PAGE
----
I have suddenly become worried about stuff that I would not normally be worried about if I wasn’t getting married.
Last year I was so sick of my dishwater dirty blonde hair.
I just couldn’t be bothered with the maintenance, and it showed.
The thing is, I LOVED having blonde hair – when it was freshly coloured, mind you. My promises to myself and my hairdresser about making those appointments ‘every six to eight weeks’, while well-intentioned, were outright lies.
So on a whim, I took myself off to Maurice Meade in Karrinyup. Upon learning what I wanted to do, the young hair consultant asked me lots of questions which were disguised as giving me an out.
She gravely asked, ‘Are you sure you want to do this?’ and ‘You do realise that if you want to go back to blonde you can’t just do it in one or two appointments?’, flicking her own blondeness about.
‘Just do it.’ I said with focussed conviction.
So she did.
I had reservations about the colour from the start. But it grew on me (pun absolutely intended). People called me ‘sophisticated’. Wow. Hair colour is really powerful stuff.
For a day that, other than when we get a puppy, will be one of the most photographed in my life – will I love it enough?
There’s no point asking The Mister. Frustratingly, he said ‘you look beautiful whatever hair colour you have’. What a jerk.
I asked the girls (and guy) at work.
‘You’re so lucky, you can pull off blonde or brunette’. OK, before you accuse me of humblebragging, I really needed someone to tell me what to do. I wasn’t fishing. This time.
One brave lady, Miss Clarke with an E, piped up and said: ‘You know what? I love a blonde bride’. Bingo.
And then I made the brutal mistake of telling mum.
Mums have that gorgeous knack of telling you something, then after a short time passes, you realise the compliment had a bloody weighty back-handedness. She matter-of-factly told me that blonde looks good for a couple of days, but ‘you don’t maintain it, which looks dreadful.’
What I didn’t expect, however was my oil-rig-working brother. He said I looked ‘stunning with dark hair with your blue eyes. Keep it’. I was floored with his candour. This was a guy that wouldn’t think twice about giving me a wet camel bite or Chinese burn in the next breath.
I thought about it for about a week after I realised a couple of hometruths.
Mum wasn’t being backhanded. She said that while I can pull blonde off, I don’t maintain it well enough. My dark roots were more skanky Tara Reid than a rockin’ balayage (pron: Bah-lar-shh)
Good balayage –
Just bad roots –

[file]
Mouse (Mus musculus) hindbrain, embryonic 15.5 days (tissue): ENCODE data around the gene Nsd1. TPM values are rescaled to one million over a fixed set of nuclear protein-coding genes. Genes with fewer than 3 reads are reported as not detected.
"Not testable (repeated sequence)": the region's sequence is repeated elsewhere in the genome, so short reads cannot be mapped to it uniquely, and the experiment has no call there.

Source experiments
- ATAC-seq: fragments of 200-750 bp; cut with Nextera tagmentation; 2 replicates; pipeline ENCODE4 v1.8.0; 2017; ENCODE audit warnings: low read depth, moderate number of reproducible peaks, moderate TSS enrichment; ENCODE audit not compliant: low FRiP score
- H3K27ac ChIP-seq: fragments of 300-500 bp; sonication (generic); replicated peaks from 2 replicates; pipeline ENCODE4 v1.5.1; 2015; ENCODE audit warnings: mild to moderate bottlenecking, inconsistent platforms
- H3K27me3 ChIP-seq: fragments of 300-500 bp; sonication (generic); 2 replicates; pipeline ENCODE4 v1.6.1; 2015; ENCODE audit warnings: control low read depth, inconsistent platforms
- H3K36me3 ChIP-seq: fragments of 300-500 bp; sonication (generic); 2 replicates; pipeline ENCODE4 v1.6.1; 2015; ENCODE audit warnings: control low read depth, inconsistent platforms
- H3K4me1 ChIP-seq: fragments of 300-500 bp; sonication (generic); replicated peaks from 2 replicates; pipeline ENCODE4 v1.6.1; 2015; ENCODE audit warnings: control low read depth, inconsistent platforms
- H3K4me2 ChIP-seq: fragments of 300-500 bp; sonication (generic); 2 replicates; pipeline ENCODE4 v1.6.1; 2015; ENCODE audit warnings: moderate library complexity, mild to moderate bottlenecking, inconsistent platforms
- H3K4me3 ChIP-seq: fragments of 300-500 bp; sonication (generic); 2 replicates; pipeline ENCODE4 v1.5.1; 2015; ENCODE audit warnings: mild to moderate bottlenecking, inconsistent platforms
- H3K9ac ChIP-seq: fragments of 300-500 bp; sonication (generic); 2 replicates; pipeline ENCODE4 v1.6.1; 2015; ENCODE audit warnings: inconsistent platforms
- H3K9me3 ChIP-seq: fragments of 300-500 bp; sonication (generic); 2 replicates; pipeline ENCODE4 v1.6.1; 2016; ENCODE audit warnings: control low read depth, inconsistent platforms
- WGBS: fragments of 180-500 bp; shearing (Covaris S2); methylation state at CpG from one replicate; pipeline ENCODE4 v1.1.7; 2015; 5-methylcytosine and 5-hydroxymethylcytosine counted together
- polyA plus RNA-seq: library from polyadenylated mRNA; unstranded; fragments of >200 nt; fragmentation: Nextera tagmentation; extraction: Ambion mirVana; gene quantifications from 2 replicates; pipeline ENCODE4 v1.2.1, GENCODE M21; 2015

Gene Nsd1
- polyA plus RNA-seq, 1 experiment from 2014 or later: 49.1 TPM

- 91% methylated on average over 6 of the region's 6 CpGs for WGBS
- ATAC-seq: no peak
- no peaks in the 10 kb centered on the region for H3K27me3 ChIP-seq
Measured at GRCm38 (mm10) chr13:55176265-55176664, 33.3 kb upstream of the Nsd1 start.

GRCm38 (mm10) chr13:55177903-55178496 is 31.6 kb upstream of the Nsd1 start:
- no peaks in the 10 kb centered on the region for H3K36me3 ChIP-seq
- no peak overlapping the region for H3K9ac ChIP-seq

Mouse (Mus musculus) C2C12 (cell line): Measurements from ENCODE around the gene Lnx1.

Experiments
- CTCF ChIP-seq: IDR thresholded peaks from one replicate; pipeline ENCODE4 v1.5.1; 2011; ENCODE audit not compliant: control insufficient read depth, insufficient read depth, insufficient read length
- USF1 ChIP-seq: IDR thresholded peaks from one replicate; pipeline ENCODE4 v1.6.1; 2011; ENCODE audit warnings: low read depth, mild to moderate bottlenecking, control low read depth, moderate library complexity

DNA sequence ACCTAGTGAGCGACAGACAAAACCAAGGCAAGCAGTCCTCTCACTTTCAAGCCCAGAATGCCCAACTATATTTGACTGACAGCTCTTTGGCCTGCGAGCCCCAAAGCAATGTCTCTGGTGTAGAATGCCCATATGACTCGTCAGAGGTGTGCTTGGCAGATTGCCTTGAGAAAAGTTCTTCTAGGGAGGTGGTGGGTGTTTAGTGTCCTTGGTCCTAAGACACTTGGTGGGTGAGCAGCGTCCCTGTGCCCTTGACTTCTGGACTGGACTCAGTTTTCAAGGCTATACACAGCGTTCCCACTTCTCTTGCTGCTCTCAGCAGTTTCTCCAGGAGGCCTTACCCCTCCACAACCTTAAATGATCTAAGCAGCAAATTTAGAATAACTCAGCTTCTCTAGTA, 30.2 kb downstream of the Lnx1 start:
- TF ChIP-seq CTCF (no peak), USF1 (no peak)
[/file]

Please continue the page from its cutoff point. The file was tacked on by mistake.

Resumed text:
And my brother, who doesn’t give two hoots about this sort of stuff said, point blank, that he really likes my hair dark. To me, this carries more weight than one of mum’s back-handers.
So as much as Miss Clarke said she loves a blonde bride – and I’ll admit, I love them too – I have to stop lying to my hairdresser saying how much I’ll keep up the maintenance. I won’t.
Additionally, it’s too expensive to go through the whole blondifying process to change it just for one day.
So am going to keep it brunette. And after seeing the Oscars this week, I am going to bring this picture of Kristen Wiig with me.
OK so the hair colour (no doubt hair style will be another post I will be crying over) is kind of sorted. But something else is irking me.
I wear glasses. Not complete coke bottles, but they sharpen up the edges. I can’t read without them unless I squint like a stoner.
My quandary is I am afraid of contact lenses.
Getting them in would be one thing. Getting them out terrifies the pants off me.
Fingers do not belong poking around in eyes. My skin is crawling as I type.
It started with a story my Dad told me. I was quite young when he said he had some surgery on his damaged eye when he was a sign-writer.
Then he delved into how, while on the operating table, he could see the big needle coming straight to his eye.
I have tried consoling myself for years that it was a ‘Dad story’ and that it may not be true, but the horror I felt as a child still resonates. Hence why having laser eye surgery is just damn well out of the question.
Anyway, his chilling tale has stopped me from having sharp eyesight sans glasses.
I have over 200 days to confront this fear of ‘things in eyes’. I’ll keep you posted. My optician will have his work cut out for him the day I decide to do it.
In the meantime, this is making me feel a million times better.